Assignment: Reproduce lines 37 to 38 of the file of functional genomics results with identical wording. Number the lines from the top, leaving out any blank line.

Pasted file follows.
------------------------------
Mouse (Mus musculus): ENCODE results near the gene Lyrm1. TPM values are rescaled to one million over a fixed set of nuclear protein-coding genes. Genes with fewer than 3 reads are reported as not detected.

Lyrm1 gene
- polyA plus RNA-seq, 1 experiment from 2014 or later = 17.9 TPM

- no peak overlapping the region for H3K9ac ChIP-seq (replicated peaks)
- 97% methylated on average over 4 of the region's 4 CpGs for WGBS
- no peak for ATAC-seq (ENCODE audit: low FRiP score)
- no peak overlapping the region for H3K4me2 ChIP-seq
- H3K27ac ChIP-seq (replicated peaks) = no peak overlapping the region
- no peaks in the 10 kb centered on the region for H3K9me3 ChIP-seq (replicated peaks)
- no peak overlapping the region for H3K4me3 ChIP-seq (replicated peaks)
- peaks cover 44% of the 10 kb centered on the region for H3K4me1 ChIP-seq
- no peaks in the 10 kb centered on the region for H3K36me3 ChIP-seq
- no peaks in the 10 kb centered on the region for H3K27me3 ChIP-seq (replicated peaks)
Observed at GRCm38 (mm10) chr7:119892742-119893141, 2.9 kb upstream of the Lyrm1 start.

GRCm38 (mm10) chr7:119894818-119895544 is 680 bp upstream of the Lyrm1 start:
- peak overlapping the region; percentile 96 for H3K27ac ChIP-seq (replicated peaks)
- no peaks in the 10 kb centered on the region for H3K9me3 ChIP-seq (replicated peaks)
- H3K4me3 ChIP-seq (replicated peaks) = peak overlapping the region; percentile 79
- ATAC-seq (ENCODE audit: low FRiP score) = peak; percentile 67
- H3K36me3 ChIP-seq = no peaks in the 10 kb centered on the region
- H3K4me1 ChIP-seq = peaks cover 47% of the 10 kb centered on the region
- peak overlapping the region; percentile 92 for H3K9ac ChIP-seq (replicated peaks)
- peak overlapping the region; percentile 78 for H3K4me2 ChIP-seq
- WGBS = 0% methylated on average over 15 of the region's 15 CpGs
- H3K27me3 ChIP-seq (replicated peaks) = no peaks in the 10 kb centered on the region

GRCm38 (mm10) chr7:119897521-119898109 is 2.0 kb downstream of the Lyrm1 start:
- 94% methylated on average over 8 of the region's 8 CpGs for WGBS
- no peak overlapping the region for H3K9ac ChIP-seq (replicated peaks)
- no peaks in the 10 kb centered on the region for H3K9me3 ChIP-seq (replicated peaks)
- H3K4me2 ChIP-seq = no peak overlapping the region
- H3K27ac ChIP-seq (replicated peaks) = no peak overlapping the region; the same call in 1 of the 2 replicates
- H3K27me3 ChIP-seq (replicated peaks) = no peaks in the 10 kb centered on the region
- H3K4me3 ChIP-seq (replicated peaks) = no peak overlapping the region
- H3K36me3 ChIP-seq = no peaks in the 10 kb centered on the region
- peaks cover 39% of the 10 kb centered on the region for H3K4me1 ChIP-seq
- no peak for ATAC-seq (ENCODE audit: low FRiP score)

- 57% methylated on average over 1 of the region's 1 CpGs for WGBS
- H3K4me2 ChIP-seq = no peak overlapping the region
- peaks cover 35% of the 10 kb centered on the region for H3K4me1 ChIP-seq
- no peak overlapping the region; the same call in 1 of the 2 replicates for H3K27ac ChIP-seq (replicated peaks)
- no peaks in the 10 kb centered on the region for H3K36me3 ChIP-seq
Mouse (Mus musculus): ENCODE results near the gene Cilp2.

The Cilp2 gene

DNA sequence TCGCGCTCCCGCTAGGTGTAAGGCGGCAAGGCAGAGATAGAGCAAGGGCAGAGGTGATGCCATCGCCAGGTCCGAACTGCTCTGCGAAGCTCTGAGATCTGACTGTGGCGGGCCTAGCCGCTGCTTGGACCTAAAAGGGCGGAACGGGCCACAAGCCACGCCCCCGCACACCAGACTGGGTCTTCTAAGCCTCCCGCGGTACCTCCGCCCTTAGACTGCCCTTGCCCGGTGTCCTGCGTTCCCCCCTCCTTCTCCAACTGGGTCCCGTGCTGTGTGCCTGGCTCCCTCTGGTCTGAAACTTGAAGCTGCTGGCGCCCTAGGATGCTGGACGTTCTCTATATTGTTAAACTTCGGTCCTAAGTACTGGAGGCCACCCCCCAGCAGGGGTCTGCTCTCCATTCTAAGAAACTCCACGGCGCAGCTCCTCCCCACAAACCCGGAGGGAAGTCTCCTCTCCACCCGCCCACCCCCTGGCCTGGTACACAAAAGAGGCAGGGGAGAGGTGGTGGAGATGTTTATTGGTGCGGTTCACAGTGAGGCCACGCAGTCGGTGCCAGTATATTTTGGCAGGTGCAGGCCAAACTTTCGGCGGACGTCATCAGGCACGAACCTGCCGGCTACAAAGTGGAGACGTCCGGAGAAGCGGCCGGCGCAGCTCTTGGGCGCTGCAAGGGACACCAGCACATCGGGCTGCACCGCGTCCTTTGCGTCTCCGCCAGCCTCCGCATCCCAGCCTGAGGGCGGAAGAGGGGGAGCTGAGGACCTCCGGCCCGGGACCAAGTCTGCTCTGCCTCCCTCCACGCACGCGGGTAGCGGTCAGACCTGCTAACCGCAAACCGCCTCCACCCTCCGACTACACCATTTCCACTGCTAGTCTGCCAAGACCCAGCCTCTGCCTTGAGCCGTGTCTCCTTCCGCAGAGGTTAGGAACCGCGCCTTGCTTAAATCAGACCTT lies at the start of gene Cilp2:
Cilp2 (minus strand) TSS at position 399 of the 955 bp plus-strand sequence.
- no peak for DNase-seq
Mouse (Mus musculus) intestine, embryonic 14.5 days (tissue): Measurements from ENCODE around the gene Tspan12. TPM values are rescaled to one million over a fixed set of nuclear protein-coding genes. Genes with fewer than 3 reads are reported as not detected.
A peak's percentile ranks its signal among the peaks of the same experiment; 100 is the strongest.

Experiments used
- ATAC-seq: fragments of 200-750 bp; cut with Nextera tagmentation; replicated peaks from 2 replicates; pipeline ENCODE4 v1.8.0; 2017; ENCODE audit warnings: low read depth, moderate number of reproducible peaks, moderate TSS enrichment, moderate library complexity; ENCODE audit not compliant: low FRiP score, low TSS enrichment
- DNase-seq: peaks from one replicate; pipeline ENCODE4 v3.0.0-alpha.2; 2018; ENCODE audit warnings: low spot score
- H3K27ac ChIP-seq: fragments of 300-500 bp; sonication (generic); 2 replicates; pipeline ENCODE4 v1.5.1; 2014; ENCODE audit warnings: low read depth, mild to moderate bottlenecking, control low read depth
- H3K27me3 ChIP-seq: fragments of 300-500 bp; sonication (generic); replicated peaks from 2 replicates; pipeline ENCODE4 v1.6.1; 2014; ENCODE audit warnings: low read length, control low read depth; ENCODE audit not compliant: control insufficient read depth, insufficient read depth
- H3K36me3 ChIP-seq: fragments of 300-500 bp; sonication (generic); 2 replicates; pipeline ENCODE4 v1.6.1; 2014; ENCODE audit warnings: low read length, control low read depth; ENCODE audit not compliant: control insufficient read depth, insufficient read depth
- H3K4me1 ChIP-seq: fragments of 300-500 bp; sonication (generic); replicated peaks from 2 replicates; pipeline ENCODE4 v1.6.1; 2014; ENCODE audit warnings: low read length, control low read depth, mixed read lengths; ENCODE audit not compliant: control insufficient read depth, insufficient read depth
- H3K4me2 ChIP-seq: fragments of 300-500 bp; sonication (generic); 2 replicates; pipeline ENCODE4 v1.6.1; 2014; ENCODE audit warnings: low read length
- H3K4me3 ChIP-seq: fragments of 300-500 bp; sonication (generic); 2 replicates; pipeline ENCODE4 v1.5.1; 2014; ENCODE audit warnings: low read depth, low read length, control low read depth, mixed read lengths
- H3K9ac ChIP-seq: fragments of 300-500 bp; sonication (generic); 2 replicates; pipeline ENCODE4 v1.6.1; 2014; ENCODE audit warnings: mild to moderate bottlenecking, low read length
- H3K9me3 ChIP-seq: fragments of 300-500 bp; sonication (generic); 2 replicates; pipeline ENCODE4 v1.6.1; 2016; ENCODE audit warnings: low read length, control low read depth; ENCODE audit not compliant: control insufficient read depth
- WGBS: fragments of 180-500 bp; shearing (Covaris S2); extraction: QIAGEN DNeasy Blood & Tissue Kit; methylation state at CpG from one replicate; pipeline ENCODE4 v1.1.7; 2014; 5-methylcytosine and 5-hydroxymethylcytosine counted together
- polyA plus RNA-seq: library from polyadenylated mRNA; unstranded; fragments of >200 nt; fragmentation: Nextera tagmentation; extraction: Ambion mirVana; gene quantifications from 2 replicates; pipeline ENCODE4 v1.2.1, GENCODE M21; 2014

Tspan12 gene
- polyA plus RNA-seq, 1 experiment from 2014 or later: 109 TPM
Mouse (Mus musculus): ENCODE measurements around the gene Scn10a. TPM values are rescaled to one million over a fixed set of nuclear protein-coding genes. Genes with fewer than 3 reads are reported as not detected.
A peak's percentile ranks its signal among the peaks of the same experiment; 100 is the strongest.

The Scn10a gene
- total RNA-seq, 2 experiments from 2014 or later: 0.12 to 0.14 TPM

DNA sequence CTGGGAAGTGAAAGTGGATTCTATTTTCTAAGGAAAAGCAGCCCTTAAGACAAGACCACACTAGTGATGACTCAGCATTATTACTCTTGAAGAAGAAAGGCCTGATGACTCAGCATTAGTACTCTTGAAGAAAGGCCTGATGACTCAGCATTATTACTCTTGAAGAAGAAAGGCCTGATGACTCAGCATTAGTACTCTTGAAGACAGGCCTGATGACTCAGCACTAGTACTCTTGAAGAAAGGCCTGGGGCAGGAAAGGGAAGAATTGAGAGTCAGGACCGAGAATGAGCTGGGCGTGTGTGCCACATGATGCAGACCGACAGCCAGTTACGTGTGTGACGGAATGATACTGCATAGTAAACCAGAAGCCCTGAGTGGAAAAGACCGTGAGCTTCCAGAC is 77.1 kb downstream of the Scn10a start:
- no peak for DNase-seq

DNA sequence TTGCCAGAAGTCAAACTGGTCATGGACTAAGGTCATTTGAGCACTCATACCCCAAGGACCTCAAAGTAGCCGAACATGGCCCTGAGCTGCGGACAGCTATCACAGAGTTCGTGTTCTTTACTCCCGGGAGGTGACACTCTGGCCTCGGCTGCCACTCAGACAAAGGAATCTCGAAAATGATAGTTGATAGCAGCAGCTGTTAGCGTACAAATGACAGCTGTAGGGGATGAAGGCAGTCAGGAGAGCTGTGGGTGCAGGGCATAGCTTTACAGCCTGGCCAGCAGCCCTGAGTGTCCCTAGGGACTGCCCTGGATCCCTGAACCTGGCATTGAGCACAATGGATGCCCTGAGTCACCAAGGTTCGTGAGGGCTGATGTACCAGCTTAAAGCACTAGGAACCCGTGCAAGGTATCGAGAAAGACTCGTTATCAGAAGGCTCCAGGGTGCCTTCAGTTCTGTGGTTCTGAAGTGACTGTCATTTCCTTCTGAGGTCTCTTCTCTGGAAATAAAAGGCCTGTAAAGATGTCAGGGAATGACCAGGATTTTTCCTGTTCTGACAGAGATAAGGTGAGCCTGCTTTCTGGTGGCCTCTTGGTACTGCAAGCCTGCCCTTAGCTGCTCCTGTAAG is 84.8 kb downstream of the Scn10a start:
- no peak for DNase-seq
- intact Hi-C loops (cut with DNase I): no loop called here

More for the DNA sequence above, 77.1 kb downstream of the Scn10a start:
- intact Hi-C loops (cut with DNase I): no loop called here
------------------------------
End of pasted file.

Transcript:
- 57% methylated on average over 1 of the region's 1 CpGs for WGBS
- H3K4me2 ChIP-seq = no peak overlapping the region